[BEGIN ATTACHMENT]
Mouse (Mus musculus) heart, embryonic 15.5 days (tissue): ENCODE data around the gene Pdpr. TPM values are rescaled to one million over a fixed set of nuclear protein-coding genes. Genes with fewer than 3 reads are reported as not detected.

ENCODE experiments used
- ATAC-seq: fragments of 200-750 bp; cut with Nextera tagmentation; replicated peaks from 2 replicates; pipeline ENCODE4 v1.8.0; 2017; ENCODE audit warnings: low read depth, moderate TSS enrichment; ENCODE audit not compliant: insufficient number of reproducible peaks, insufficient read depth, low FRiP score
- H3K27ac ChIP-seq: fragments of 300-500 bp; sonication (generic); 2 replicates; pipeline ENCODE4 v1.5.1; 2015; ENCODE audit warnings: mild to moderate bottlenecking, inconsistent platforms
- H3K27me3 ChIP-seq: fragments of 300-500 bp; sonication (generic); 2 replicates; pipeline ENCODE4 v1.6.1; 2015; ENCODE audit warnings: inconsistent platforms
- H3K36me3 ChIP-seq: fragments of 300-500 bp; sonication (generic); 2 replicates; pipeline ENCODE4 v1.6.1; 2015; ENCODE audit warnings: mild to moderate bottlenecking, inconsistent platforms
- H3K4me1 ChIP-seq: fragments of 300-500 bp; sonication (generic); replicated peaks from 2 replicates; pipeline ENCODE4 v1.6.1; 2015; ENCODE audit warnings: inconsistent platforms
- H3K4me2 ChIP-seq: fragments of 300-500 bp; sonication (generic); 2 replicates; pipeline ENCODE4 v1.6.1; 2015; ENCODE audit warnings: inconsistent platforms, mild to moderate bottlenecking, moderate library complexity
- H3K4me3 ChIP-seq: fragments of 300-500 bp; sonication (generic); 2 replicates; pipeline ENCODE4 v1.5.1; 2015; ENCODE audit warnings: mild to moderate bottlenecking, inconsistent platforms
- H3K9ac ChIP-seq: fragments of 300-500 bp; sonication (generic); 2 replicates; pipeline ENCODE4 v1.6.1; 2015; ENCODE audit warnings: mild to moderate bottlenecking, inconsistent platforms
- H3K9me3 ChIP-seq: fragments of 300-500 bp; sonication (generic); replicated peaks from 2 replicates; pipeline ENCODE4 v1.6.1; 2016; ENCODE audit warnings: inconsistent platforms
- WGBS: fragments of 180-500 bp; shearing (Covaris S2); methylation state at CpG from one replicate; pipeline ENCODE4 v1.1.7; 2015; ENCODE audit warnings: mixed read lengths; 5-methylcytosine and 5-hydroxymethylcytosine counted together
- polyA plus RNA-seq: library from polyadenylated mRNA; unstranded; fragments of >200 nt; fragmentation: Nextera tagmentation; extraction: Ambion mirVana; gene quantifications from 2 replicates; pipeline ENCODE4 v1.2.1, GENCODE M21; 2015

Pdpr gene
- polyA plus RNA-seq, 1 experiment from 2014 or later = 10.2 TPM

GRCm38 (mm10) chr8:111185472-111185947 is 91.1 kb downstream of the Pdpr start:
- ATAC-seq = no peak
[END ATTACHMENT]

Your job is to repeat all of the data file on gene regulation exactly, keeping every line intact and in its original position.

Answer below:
Mouse (Mus musculus) heart, embryonic 15.5 days (tissue): ENCODE data around the gene Pdpr. TPM values are rescaled to one million over a fixed set of nuclear protein-coding genes. Genes with fewer than 3 reads are reported as not detected.

ENCODE experiments used
- ATAC-seq: fragments of 200-750 bp; cut with Nextera tagmentation; replicated peaks from 2 replicates; pipeline ENCODE4 v1.8.0; 2017; ENCODE audit warnings: low read depth, moderate TSS enrichment; ENCODE audit not compliant: insufficient number of reproducible peaks, insufficient read depth, low FRiP score
- H3K27ac ChIP-seq: fragments of 300-500 bp; sonication (generic); 2 replicates; pipeline ENCODE4 v1.5.1; 2015; ENCODE audit warnings: mild to moderate bottlenecking, inconsistent platforms
- H3K27me3 ChIP-seq: fragments of 300-500 bp; sonication (generic); 2 replicates; pipeline ENCODE4 v1.6.1; 2015; ENCODE audit warnings: inconsistent platforms
- H3K36me3 ChIP-seq: fragments of 300-500 bp; sonication (generic); 2 replicates; pipeline ENCODE4 v1.6.1; 2015; ENCODE audit warnings: mild to moderate bottlenecking, inconsistent platforms
- H3K4me1 ChIP-seq: fragments of 300-500 bp; sonication (generic); replicated peaks from 2 replicates; pipeline ENCODE4 v1.6.1; 2015; ENCODE audit warnings: inconsistent platforms
- H3K4me2 ChIP-seq: fragments of 300-500 bp; sonication (generic); 2 replicates; pipeline ENCODE4 v1.6.1; 2015; ENCODE audit warnings: inconsistent platforms, mild to moderate bottlenecking, moderate library complexity
- H3K4me3 ChIP-seq: fragments of 300-500 bp; sonication (generic); 2 replicates; pipeline ENCODE4 v1.5.1; 2015; ENCODE audit warnings: mild to moderate bottlenecking, inconsistent platforms
- H3K9ac ChIP-seq: fragments of 300-500 bp; sonication (generic); 2 replicates; pipeline ENCODE4 v1.6.1; 2015; ENCODE audit warnings: mild to moderate bottlenecking, inconsistent platforms
- H3K9me3 ChIP-seq: fragments of 300-500 bp; sonication (generic); replicated peaks from 2 replicates; pipeline ENCODE4 v1.6.1; 2016; ENCODE audit warnings: inconsistent platforms
- WGBS: fragments of 180-500 bp; shearing (Covaris S2); methylation state at CpG from one replicate; pipeline ENCODE4 v1.1.7; 2015; ENCODE audit warnings: mixed read lengths; 5-methylcytosine and 5-hydroxymethylcytosine counted together
- polyA plus RNA-seq: library from polyadenylated mRNA; unstranded; fragments of >200 nt; fragmentation: Nextera tagmentation; extraction: Ambion mirVana; gene quantifications from 2 replicates; pipeline ENCODE4 v1.2.1, GENCODE M21; 2015

Pdpr gene
- polyA plus RNA-seq, 1 experiment from 2014 or later = 10.2 TPM

GRCm38 (mm10) chr8:111185472-111185947 is 91.1 kb downstream of the Pdpr start:
- ATAC-seq = no peak